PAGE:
North Carolina was defeated by Maryland in the ACC tournament semifinals, and then had an "extra" game a week later -- against South Dakota -- as a tune-up for the NCAA tournament. The Heels won that game by only six points in Chapel Hill, and it left some head-scratching as to whether that was a hiccup or a reason for concern.

It turned out to be the latter -- the Heels barely got past Central Florida (which finished the season at .500) by five points in the NCAA's first round.

Against Purdue, the Tar Heels were never able to dictate the pace -- which we know that they prefer to be just a step short of sheer chaos. Only with North Carolina do you see Monday's 11 turnovers and think it's a bad thing -- because it's not enough. It lets you know that Carolina didn't play like Carolina likes to play.

The Heels lose three senior contributors in starter Rashanda McCants and reserves Heather Claytor and Iman McFarland. Redshirt senior Alex Miller had already ended her career during this season because of persistent knee pain.

McCants -- the very definition of a hot-and-cold player -- was definitely cold for her final NCAA tournament. She was a combined 4-for-24 from the field for the Heels' two games.

Still, led by Jessica Breland returning for her senior year, look for North Carolina to be the favorite in the ACC next season.

It was also a down night for another ACC team, Florida State. The Seminoles shared the ACC regular-season title with Maryland, but the postseason was not what they hoped for. Florida State lost by 18 points to Duke in the ACC tournament semifinals. Then the Seminoles beat North Carolina A&T in the NCAA first round, and it looked for a while Monday as if they were going to advance.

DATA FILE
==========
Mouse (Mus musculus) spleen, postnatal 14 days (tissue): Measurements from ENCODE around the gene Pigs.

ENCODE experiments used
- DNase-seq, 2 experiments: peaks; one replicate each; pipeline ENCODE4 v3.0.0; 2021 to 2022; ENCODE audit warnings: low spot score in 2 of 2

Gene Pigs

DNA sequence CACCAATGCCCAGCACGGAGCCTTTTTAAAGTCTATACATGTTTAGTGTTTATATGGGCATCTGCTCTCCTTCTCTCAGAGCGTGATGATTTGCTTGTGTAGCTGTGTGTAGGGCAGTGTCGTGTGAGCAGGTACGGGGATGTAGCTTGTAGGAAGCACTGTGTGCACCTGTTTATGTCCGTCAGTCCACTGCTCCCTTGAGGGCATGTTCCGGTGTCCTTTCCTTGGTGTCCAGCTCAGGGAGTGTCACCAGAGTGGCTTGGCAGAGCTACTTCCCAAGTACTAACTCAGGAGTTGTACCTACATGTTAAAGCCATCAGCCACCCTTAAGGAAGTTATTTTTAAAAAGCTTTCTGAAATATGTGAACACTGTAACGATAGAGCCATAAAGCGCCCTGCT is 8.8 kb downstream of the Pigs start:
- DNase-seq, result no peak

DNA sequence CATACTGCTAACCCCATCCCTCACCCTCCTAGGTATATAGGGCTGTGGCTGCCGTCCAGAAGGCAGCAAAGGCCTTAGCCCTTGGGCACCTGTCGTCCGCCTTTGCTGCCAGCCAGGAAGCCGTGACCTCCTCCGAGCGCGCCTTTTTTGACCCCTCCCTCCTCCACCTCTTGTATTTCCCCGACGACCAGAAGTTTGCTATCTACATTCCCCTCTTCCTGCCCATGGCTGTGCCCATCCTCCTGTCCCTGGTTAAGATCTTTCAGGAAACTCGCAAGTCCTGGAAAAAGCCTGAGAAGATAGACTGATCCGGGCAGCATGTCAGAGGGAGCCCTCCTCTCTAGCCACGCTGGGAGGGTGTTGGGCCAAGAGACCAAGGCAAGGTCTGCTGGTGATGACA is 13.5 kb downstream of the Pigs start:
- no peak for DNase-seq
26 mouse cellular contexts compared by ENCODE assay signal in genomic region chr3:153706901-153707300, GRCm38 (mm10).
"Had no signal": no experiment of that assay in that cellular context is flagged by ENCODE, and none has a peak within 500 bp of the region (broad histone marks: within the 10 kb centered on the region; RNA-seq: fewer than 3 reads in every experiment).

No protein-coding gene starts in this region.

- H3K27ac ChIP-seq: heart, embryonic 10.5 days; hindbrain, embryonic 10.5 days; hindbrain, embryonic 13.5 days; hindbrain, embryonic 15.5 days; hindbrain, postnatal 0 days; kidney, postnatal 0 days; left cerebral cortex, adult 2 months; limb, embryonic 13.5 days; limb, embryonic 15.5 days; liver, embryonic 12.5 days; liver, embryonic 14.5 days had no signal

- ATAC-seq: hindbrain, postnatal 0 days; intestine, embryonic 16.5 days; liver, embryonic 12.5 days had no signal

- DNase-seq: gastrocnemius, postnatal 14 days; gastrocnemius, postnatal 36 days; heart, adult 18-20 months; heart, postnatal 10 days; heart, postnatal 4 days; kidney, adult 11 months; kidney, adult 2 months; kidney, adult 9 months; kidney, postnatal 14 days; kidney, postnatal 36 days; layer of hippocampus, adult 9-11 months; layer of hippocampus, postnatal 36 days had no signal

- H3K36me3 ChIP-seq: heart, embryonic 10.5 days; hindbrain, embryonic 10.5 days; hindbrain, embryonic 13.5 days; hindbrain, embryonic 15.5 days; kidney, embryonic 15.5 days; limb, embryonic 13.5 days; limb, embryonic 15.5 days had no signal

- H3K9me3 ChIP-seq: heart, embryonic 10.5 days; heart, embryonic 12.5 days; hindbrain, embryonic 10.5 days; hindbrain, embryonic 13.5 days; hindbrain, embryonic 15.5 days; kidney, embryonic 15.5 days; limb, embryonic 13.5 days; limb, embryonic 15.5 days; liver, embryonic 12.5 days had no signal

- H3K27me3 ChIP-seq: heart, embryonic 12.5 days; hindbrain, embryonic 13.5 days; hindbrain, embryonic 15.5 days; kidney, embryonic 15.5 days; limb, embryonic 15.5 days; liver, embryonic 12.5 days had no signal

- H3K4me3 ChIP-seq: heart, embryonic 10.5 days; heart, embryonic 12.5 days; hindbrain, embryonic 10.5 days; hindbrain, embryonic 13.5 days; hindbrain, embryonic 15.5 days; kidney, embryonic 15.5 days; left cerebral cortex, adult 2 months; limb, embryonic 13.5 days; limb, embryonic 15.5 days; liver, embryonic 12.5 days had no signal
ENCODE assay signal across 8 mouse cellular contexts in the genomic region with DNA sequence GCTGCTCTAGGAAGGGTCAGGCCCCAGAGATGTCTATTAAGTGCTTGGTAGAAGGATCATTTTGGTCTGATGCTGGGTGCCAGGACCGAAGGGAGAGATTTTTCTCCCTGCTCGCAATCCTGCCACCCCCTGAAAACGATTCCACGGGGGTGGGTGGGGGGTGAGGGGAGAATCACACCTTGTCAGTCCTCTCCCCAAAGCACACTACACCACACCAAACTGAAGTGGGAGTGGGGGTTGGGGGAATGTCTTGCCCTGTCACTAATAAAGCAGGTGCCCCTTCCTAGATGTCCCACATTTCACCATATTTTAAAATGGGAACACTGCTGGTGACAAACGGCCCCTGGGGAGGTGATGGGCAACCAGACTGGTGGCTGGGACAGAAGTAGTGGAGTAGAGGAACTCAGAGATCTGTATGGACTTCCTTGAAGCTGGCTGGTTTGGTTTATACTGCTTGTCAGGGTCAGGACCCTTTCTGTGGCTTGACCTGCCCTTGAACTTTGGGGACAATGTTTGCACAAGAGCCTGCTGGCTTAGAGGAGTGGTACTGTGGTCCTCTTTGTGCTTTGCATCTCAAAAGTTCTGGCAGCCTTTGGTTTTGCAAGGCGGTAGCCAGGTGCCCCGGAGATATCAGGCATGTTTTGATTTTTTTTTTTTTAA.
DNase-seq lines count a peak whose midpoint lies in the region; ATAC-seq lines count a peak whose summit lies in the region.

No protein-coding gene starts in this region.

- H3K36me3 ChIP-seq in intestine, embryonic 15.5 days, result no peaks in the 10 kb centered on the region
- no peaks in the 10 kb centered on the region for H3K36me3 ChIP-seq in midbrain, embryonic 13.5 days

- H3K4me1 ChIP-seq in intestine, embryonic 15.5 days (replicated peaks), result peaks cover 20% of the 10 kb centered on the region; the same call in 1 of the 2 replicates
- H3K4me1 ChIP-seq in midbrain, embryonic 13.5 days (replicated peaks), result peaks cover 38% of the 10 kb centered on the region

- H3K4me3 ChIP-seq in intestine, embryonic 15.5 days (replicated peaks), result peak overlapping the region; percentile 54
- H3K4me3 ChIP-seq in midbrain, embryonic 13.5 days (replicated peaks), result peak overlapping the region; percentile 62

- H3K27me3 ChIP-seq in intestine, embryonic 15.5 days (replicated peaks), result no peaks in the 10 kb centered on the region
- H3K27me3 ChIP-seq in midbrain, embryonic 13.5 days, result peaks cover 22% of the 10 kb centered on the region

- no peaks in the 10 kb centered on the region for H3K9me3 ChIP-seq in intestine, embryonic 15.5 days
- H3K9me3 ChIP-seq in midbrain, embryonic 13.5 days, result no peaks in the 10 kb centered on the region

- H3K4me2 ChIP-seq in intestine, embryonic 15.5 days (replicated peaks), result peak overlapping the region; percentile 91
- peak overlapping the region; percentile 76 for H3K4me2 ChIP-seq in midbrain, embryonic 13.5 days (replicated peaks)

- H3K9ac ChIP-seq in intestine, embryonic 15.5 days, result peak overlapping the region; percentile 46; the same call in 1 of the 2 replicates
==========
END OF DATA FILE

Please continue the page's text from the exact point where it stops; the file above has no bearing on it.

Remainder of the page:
In 2007, Florida State made that program's first Sweet 16 by upsetting Stanford on the Cardinal's home court. But the Seminoles wouldn't get their second Sweet 16 at the expense of another Pac-10 team. Arizona State rallied from nine points down with just less than 10 minutes left -- despite guard Briann January leaving the game for a stretch with an ankle sprain.

The biggest shot of the night came from Orsillo, who was struggling from the field (2-of-12) but then hit a 3-pointer with 35 seconds left. That put ASU up for good, 57-54. Then January, Kate Engelbrecht and Orsillo combined to go 6-of-6 from the line to seal the victory.

Florida State loses seniors Mara Freshour and Tanae Davis-Cain, but the Seminoles will still have a very solid team next season.

And Arizona State moves on to Trenton  still without Simon, unfortunately, but far from devastated.

Newfound mindset carries Rutgers to Sweet 16

PISCATAWAY, N.J. -- There's probably an appropriate parable to describe what happened in Monday's second-round game between Rutgers and Auburn that involves a knight slaying a tiger. But, as it is, it's tough to think of anything but the tortoise passing the disbelieving hare after a four-month race.